Tuesday, August 6th 2019, 3:48 pm - A western Newfoundland beach got a makeover this summer, thanks to new equipment and new entrepreneurs
It's like a Roomba, but for a beach. A sand zamboni. A turquoise trash eater.
Call it whatever you want, but one thing is clear: the Beach Tech 2000 is a hit on Pasadena Beach.
Despite its retro-futuristic name, the beach cleaner is an uncomplicated affair. Dragged behind a tractor, the cleaner rakes through the top ten centimetres or so of sand, sorts sticks, stones and glass into a hopper, and leaves behind lines of manicured sand that would make a Zen monk jealous.
The Beach Tech 2000 was one of several investments by the town in improving Pasadena Beach. (Lindsay Bird/CBC)
The cleaner has been on the prowl in Pasadena since the start of the summer, and people have started taking notice.
"I don't think I've ever seen the beach so busy," said local resident Jamie Warren, who brings his 17-month-old son Henry to toddle in the sand regularly.
"Before, you couldn't walk on the beach without worrying about broken glass and sharp rocks. And now kids can run around without any shoes or sandals on, and everyone is enjoying it."
SPRUCING UP A STAR ATTRACTION
With or without the cleaner, on sunny days Pasadena Beach is always one of the hot spots of the Humber Valley.
But Warren can recall the days when Pasadena Beach was once a provincial park, and benefited from that cash source to stay beautiful.
Like a little Zen garden in the middle of the Humber Valley. (Lindsay Bird/CBC)
The province decommissioned the park back in the mid-1990s, when the town took over the beach. While always well-used, keeping it in top form fell by the wayside in recent years, until the town took a serious look at the state of the sand this past winter and didn't like what it saw.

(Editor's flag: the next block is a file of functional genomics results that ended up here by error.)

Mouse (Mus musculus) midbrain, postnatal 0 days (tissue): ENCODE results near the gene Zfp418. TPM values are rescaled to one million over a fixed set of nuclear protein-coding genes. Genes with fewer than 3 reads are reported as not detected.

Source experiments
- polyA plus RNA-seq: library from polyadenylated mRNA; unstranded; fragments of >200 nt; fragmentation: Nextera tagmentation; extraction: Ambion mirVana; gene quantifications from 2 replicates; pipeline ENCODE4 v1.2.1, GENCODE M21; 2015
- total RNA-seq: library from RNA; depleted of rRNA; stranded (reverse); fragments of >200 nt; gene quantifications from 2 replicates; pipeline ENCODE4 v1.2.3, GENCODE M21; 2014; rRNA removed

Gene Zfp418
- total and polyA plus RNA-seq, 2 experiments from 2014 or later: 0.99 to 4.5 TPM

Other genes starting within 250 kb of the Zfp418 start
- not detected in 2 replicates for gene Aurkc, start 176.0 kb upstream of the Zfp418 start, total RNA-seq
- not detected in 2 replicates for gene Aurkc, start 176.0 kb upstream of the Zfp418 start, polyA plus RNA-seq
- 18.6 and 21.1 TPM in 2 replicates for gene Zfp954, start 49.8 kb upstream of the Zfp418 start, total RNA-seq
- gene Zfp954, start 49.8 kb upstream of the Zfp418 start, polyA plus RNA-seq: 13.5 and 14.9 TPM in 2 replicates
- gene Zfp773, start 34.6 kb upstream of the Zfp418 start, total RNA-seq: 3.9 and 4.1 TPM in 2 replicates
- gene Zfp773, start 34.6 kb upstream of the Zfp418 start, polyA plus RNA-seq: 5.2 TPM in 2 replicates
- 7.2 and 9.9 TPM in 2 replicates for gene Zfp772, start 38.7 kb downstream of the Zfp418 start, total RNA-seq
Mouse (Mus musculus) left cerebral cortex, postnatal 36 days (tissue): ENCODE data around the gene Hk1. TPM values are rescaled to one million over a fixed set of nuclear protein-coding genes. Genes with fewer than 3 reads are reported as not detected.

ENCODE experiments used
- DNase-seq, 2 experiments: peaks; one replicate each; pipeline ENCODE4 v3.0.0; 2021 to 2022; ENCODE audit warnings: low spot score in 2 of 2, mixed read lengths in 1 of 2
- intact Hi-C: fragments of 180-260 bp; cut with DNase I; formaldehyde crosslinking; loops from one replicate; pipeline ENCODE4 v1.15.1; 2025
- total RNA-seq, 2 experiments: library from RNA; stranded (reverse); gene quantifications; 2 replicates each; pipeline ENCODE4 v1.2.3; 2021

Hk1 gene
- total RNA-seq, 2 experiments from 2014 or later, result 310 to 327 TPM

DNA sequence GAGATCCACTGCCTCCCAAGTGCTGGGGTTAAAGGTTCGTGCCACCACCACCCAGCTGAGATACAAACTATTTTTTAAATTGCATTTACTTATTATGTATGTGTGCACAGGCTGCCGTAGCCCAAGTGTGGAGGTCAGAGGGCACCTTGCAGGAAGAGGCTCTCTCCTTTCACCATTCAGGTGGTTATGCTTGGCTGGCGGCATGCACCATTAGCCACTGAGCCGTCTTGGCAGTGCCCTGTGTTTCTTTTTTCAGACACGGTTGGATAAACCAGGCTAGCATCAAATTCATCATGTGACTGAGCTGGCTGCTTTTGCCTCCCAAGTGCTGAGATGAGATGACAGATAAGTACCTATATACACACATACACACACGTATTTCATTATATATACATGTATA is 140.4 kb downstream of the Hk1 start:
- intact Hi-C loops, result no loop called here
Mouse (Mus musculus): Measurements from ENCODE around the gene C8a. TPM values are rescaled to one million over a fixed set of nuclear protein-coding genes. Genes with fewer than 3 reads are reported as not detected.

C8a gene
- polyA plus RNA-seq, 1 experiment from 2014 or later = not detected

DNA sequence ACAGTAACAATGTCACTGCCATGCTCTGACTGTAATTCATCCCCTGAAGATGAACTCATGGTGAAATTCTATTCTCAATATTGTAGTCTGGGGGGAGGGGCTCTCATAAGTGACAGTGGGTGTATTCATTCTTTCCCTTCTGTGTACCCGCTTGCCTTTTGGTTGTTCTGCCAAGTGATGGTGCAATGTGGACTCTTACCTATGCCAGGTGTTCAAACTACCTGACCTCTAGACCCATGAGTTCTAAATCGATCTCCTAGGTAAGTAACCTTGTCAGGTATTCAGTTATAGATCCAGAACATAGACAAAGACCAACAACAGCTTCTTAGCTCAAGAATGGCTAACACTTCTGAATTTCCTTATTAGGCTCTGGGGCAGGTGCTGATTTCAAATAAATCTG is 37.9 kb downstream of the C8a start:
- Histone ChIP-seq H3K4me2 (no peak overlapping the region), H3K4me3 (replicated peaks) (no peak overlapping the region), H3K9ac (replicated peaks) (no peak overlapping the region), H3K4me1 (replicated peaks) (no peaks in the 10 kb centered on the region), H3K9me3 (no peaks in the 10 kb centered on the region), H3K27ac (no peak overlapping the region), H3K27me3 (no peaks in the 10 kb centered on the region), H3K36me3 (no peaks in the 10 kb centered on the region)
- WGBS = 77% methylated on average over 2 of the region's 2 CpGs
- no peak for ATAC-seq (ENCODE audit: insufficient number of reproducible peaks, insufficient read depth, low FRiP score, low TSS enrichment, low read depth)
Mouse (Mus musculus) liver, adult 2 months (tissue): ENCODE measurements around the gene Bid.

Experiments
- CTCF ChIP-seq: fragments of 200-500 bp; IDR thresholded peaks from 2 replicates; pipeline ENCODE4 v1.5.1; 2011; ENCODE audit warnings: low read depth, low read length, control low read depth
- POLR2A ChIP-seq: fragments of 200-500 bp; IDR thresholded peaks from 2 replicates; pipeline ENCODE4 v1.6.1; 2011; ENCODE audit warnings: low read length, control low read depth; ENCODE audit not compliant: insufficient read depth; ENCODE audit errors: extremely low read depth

"We felt that to revitalize it, you had to do a face uplift," said Mayor Gary Bishop.
The town decided to spend about $85,000 on the Beach Tech 2000, as the most high-profile of a series of cleanup initiatives that also included ripping out overgrown shrubs from the sand, paving part of the parking lot, and adding a designated swim area and life guards.
Toddler Henry Warren and dad Jamie Warren are beach regulars. (Lindsay Bird/CBC)
"We just felt that we wanted to enhance it more, to make it more of a valued asset to people in our community, and to entice people to come into our community," said Bishop.
Since then, the beach cleaner has rumbled its way over the sand three days a week, with plans to also start working on the town's two other lesser-known beaches, at Sandy Point and South Brook Point.
A BUSINESS BOOST
New entrepreneurs are also doing their part to energize the beach.
A group of six locals got together this past year to purchase the beach's onsite restaurant, The Oasis Grillhouse, and renovated the entire space just in time for the summer rush.
A partnership of six locals got together this year to buy and renovate the Oasis Grillhouse, the beach's onsite restaurant. (Lindsay Bird/CBC)
"It's been hectic, to say the least," said Chris King, one of the new co-owners, who has spent many days hustling behind the counter and zero days relaxing on the sand mere steps away.
King also recalls the beach's glory days, and said in part, that propelled the partners to step into the service industry.
"We felt that it was time for some new energy and life to be put back into the beach. The whole grounds, not just the business itself," he said.
"We just thought, now is the time for us to put our money where our mouth is. We wanted to fix up the grounds and make it a tourist attraction."
Chris King is all smiles about his booming business, even if it means he doesn't get to spend any time relaxing at the beach. (Lindsay Bird/CBC)
King welcomed the town's improvements, saying the clean up has brought a "real buzz" in the region, and perhaps helping Mayor Bishop's boast that Pasadena has the best beach in Western Newfoundland.
"We're a little bit biased, I guess," Bishop said.
Mayor Gary Bishop says next year the beach will become wheelchair accessible. (Lindsay Bird/CBC)
The town also has beach improvements planned for the summer of 2020, to add rubber mats and make both the sand and the waters fully wheelchair accessible.
Story by Lindsay Bird, originally published on CBC.ca.